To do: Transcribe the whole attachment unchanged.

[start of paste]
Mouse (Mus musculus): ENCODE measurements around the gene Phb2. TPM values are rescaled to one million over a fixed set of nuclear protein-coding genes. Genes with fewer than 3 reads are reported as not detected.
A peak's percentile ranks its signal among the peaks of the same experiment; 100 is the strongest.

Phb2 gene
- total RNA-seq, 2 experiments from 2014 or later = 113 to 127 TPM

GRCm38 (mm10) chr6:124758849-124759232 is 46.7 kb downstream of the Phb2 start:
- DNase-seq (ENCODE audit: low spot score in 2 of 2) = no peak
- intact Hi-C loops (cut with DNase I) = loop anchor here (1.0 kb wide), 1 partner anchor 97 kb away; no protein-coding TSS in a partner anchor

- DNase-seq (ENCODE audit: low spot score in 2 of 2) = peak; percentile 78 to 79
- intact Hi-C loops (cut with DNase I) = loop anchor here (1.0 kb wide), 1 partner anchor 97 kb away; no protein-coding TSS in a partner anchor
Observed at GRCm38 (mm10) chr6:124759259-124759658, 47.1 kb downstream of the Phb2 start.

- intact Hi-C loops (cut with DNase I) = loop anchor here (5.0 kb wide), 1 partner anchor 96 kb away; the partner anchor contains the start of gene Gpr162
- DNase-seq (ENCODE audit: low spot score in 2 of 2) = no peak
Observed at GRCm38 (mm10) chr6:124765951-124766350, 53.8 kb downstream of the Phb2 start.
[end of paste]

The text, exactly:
Mouse (Mus musculus): ENCODE measurements around the gene Phb2. TPM values are rescaled to one million over a fixed set of nuclear protein-coding genes. Genes with fewer than 3 reads are reported as not detected.
A peak's percentile ranks its signal among the peaks of the same experiment; 100 is the strongest.

Phb2 gene
- total RNA-seq, 2 experiments from 2014 or later = 113 to 127 TPM

GRCm38 (mm10) chr6:124758849-124759232 is 46.7 kb downstream of the Phb2 start:
- DNase-seq (ENCODE audit: low spot score in 2 of 2) = no peak
- intact Hi-C loops (cut with DNase I) = loop anchor here (1.0 kb wide), 1 partner anchor 97 kb away; no protein-coding TSS in a partner anchor

- DNase-seq (ENCODE audit: low spot score in 2 of 2) = peak; percentile 78 to 79
- intact Hi-C loops (cut with DNase I) = loop anchor here (1.0 kb wide), 1 partner anchor 97 kb away; no protein-coding TSS in a partner anchor
Observed at GRCm38 (mm10) chr6:124759259-124759658, 47.1 kb downstream of the Phb2 start.

- intact Hi-C loops (cut with DNase I) = loop anchor here (5.0 kb wide), 1 partner anchor 96 kb away; the partner anchor contains the start of gene Gpr162
- DNase-seq (ENCODE audit: low spot score in 2 of 2) = no peak
Observed at GRCm38 (mm10) chr6:124765951-124766350, 53.8 kb downstream of the Phb2 start.